In their 2016 Diamond League debuts, David Rudisha and Nick Symmonds both disappoint in the 800 meters, but the race starter should take most of the blame for that.
Diamond League action continued over the weekend with a star-studded meet in Shanghai that produced several world-leading marks and national records. Kenya had one of the strongest showings, with victories in the men’s 800, women’s 1,500 and women’s 3,000-meter steeplechase. The United States men traveled well, too, as they topped the 100, 400-meter hurdles, pole vault and shot put.
Here are some key takeaways from the meet as the road to Rio continues:
Down goes David Rudisha
The Olympic champion and world record holder in the 800 meters opened his Diamond League season with his biggest loss since May 2014. Fellow Kenyan Ferguson Cheruiyot Rotich won in 1:45.68, and Robert Biwott, Alfred Kipketer and Thijmen Kupers (Netherlands) finished ahead of Rudisha as well.
However, don’t panic about Rudisha, because this race should have an asterisk next to it. Blame for this loss should fall largely on the race starter, who fired the starting gun a few seconds too early with neither Rudisha nor the pacemaker ready to race, and the field was never called back for a re-start. Watch below.
American Nick Symmonds, a two-time Olympian, finished way back in 10th place in 1:48.39. Again, there may be little reason to panic: last year Symmonds opened the season with a 1:49.81 but went on to win the U.S. title in July.
Faith Kipyegon steals the show
Setting a national record in a distance event for Kenya is a major accomplishment, but that’s just what Kipyegon, last year’s 1,500-meter world championship silver medalist, did in her first race of 2016. Kipyegon’s winning time of 3:56.82, which was beat by only three women last year, brings her into the conversation as a potential challenger to Ethiopia’s Genzebe Dibaba (who owns the world record of 3:50.07) for the Olympic gold medal.
American Jenny Simpson struggled in the 1,500 meters, running 4:04.56 for sixth place. Simpson has shown that she can dominate against Americans but in her most recent international races she appears to have taken a step back from her 2011 and ’13 form, which earned her world championship medals.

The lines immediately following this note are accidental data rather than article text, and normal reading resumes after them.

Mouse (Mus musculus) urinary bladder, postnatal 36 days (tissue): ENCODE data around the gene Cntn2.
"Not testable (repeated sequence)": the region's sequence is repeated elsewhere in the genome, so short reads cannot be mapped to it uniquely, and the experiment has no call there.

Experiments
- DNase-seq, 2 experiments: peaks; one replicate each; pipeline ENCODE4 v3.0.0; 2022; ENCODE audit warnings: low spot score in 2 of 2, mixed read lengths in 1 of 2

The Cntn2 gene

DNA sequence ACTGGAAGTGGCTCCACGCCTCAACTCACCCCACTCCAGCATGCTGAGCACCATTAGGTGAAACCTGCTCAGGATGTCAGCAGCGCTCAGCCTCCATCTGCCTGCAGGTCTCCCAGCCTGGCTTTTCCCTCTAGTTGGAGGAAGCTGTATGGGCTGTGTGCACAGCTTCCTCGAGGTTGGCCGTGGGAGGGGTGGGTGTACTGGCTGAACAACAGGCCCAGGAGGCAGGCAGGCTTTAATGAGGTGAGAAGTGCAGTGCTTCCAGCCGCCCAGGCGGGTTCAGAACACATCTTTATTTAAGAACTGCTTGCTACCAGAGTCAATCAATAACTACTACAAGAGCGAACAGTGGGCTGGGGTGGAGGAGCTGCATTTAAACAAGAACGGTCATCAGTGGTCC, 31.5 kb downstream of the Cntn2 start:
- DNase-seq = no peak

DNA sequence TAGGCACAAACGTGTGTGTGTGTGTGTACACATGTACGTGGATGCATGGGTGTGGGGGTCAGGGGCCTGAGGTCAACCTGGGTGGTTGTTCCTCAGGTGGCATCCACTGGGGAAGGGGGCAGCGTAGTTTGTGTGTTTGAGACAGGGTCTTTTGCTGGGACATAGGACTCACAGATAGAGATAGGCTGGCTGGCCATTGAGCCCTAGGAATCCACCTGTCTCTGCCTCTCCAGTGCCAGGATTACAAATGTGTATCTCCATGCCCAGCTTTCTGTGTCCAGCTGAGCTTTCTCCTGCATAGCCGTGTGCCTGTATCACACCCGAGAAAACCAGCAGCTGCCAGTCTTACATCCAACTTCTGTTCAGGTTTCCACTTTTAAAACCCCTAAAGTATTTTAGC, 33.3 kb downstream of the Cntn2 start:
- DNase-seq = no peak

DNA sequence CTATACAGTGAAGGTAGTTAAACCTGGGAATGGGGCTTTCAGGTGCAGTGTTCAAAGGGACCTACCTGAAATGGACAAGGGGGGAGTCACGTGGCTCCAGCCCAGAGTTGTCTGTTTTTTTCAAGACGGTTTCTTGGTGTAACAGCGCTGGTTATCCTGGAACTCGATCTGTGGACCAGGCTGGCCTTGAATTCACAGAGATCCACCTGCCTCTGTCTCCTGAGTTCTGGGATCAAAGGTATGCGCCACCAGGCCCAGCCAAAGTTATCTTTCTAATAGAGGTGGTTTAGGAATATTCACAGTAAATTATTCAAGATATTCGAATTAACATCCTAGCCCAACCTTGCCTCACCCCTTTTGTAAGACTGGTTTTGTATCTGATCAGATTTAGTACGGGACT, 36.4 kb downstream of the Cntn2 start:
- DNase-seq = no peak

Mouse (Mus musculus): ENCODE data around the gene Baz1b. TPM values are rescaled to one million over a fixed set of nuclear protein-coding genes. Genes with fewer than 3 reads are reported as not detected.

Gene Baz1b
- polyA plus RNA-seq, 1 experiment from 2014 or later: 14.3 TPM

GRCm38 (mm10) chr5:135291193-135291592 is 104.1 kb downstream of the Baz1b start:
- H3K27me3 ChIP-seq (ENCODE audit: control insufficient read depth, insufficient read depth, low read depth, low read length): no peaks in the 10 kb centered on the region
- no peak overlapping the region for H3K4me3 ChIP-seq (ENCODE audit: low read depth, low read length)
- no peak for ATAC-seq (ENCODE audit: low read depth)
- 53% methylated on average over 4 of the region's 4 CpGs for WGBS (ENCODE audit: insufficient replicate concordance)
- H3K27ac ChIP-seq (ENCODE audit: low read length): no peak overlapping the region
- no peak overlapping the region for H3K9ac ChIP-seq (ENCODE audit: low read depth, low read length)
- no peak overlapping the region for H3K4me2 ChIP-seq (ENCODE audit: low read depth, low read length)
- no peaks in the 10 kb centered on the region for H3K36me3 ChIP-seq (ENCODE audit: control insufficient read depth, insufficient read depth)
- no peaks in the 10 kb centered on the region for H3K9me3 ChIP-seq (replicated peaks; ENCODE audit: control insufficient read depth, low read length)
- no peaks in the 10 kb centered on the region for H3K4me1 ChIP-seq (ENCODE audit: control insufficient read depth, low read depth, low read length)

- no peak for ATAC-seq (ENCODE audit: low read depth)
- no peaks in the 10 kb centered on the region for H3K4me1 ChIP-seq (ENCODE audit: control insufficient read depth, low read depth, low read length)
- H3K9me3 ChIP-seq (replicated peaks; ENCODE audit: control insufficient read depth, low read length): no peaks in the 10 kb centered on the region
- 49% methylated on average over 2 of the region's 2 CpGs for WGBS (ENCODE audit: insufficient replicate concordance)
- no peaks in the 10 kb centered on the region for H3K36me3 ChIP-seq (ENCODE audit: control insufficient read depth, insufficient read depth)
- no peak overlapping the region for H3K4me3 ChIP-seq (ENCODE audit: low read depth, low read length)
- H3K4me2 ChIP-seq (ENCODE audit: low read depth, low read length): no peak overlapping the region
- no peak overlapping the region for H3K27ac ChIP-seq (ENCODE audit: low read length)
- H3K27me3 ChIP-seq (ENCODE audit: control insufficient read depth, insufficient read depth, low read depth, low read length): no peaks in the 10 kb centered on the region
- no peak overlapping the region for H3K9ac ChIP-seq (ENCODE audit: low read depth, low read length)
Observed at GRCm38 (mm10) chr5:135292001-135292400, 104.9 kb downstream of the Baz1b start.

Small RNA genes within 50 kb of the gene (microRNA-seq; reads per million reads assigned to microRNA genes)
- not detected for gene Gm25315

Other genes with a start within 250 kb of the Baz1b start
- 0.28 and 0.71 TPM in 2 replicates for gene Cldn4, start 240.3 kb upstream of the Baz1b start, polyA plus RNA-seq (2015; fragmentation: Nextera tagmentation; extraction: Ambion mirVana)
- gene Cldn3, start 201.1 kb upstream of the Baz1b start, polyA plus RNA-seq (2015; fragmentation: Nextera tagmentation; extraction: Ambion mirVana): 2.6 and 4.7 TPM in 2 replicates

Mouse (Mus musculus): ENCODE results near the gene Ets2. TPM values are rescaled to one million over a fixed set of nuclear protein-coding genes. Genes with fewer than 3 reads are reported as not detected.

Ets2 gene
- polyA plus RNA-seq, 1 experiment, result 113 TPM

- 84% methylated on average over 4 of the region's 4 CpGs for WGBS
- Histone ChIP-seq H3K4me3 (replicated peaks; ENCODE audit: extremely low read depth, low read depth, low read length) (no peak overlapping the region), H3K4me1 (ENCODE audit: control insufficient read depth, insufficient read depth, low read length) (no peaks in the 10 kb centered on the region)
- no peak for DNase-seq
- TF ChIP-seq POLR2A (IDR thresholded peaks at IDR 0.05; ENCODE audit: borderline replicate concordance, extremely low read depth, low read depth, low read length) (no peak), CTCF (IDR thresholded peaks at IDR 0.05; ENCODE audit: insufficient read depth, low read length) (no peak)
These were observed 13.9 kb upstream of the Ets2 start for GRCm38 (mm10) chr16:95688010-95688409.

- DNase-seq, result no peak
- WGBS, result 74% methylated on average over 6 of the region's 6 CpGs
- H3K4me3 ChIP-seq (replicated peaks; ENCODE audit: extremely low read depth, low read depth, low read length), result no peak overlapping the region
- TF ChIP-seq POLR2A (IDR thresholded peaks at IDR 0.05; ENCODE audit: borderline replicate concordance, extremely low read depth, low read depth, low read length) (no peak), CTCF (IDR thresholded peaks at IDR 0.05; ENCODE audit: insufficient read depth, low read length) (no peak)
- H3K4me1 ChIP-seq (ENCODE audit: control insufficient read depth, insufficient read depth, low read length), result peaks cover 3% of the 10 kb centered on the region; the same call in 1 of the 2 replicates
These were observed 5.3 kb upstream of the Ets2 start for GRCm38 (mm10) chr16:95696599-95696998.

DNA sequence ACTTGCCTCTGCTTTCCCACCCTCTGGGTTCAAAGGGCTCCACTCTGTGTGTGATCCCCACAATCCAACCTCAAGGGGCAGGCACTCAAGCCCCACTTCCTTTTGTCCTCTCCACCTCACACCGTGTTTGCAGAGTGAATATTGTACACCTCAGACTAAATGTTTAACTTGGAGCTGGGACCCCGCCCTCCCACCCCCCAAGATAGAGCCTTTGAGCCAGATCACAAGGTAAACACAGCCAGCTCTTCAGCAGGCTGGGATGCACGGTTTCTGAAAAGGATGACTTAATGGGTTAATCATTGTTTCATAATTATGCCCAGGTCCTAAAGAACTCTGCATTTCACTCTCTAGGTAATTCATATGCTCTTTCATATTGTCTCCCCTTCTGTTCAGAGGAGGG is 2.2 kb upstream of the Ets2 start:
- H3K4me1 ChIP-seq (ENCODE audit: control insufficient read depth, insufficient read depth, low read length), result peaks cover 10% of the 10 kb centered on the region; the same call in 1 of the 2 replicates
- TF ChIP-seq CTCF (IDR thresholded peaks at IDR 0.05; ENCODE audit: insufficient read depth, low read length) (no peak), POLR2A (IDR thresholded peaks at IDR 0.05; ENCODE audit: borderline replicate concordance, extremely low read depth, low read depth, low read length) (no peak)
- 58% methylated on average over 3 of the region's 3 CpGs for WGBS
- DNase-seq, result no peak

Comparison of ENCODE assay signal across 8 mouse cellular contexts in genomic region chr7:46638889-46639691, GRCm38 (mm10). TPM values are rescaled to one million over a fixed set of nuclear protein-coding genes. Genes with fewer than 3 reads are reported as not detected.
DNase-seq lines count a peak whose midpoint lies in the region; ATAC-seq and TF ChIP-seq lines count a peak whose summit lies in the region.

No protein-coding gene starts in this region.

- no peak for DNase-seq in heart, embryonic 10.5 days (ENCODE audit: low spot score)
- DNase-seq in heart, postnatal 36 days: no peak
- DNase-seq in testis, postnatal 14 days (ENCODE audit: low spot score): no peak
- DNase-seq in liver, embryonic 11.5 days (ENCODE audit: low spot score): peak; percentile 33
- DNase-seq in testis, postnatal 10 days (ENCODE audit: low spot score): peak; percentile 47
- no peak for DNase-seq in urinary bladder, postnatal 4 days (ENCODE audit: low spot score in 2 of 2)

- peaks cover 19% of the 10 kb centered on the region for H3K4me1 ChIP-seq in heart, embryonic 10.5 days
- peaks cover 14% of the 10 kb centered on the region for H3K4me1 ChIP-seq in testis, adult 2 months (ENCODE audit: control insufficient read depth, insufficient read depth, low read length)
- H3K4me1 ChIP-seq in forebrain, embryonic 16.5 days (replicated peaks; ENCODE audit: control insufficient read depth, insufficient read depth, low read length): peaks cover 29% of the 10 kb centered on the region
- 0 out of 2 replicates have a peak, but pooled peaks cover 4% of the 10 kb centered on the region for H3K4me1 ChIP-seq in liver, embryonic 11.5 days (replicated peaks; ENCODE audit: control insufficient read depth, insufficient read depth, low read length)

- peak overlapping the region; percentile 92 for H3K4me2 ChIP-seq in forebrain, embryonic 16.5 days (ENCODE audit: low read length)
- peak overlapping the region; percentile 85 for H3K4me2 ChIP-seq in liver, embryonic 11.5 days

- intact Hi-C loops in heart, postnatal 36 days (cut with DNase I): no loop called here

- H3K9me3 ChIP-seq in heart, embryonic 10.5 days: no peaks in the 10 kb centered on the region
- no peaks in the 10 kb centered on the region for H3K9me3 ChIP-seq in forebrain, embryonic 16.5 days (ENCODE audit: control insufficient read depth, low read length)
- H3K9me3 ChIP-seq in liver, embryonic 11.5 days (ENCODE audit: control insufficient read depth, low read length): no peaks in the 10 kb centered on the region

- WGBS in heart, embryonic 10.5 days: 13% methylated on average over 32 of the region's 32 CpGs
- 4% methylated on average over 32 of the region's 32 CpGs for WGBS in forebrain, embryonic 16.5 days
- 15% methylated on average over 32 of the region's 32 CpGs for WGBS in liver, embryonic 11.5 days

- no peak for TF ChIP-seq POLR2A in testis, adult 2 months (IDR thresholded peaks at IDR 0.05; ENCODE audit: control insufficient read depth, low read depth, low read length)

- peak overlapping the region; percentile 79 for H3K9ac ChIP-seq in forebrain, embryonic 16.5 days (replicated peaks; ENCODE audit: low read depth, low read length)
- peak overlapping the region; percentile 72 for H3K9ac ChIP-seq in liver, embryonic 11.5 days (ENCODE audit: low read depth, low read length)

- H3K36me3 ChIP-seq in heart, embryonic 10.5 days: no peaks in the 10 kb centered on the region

Ethiopians shine over 5,000 meters
Muktar Edris won a hotly contested men’s 5,000 meters in 12:59.96, a victory which may have big implications for the Ethiopian national team selection. The race, which featured eight Ethiopians, came down to a final-lap sprint. Edris’s 55.5 prevailed, making the 22-year-old the first man to clock under 13 minutes in 2016. 17-year-old Abadi Embaye, the second Ethiopian across the line, finished fourth overall in 13:02.49, and 18-year-old Yomif Kejelcha finished fifth in 13:03.29. We may see a very young Ethiopian track squad in Rio.
Omar McLeod continues his dominance
McLeod is the early nod for Olympic favorite in the 110-meter hurdles—unless the Americans start creeping closer to the 13-second barrier. The Jamaican star has not lost in 2016 and dominated in Shanghai with a 12.98.
Other track and field leaders set impressive marks and opened their seasons in the Western Hemisphere. We’ll start with the man everyone will be watching in Brazil:
Usain Bolt opens his season with the usual
Nothing to see here. Bolt’s 10.05 in the 100 meters was good enough for the win at the Cayman Invitational, but it’s far from his expected results this summer. Next, the world-record holder heads to the Golden Spike Meet in Ostrava, Czech Republic, where a match-up against Ashton Eaton awaits. It’s an intriguing race—but no-contest, according to the decathlon world-record holder himself.
Meanwhile, American Justin Gatlin took the win in Shanghai in 9.94. The proxy race between Gatlin and Bolt, when you read results from meets across the world, is not as enticing as it was in 2015.
Buffalo Bills WR soars to new length
Marquise Goodwin jumped a new personal best and world-leading mark of 8.45 meters over the weekend. His previous personal best of 8.33, set at the 2012 U.S. Olympic Trials, was good enough to win gold in London, but he struggled and finished 10th in the final. Only one person jumped farther than 8.45 in 2015, which puts Goodwin in a good spot to make his second Olympic team despite taking a break from the sandpit from August 2012 to July ’15.
Four Olympic teams for Chaunte Lowe?
Chaunte Lowe, the three-time Olympic high jumper, matched the Olympic standard and a new world-leading mark of 1.93 at the test event for the track and field stadium in Rio de Janeiro. She now looks to have a good chance of competing there. Bishop Gorman High School (Nev.) senior Vashti Cunningham, daughter of former NFL quarterback Randall Cunningham, won the world indoor championship gold medal and is the top American hopeful.